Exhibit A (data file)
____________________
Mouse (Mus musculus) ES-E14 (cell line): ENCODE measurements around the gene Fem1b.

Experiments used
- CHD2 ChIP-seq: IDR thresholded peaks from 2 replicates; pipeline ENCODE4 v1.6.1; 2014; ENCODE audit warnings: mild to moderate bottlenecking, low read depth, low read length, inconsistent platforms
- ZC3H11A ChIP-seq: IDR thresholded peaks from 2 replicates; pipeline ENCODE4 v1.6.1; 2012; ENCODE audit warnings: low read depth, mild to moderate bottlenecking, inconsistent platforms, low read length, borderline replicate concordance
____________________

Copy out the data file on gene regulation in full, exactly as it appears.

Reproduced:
Mouse (Mus musculus) ES-E14 (cell line): ENCODE measurements around the gene Fem1b.

Experiments used
- CHD2 ChIP-seq: IDR thresholded peaks from 2 replicates; pipeline ENCODE4 v1.6.1; 2014; ENCODE audit warnings: mild to moderate bottlenecking, low read depth, low read length, inconsistent platforms
- ZC3H11A ChIP-seq: IDR thresholded peaks from 2 replicates; pipeline ENCODE4 v1.6.1; 2012; ENCODE audit warnings: low read depth, mild to moderate bottlenecking, inconsistent platforms, low read length, borderline replicate concordance